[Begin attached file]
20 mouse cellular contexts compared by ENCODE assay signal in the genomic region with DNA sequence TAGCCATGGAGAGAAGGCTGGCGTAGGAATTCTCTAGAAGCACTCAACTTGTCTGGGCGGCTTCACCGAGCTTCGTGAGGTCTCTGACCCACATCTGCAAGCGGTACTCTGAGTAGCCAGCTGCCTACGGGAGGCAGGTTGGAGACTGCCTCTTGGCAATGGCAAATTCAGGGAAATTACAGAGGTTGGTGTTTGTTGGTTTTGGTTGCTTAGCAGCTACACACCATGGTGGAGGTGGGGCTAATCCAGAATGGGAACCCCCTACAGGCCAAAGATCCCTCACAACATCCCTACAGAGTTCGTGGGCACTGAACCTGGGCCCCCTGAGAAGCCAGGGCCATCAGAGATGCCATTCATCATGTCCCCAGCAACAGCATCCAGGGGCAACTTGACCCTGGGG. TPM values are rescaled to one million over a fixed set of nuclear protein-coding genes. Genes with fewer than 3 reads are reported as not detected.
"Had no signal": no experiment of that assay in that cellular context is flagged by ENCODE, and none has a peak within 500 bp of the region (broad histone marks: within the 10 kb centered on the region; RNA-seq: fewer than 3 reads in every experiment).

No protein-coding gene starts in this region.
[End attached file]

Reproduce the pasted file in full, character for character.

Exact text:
20 mouse cellular contexts compared by ENCODE assay signal in the genomic region with DNA sequence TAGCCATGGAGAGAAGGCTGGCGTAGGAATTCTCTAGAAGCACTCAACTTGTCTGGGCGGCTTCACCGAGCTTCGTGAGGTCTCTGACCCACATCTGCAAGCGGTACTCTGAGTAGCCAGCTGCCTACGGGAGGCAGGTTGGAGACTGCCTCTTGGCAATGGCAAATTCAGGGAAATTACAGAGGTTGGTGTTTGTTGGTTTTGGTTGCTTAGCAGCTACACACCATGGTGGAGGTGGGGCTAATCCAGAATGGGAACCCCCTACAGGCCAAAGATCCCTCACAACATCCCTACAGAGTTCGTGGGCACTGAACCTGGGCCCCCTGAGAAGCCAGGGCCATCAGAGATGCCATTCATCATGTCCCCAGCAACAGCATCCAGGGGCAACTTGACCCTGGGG. TPM values are rescaled to one million over a fixed set of nuclear protein-coding genes. Genes with fewer than 3 reads are reported as not detected.
"Had no signal": no experiment of that assay in that cellular context is flagged by ENCODE, and none has a peak within 500 bp of the region (broad histone marks: within the 10 kb centered on the region; RNA-seq: fewer than 3 reads in every experiment).

No protein-coding gene starts in this region.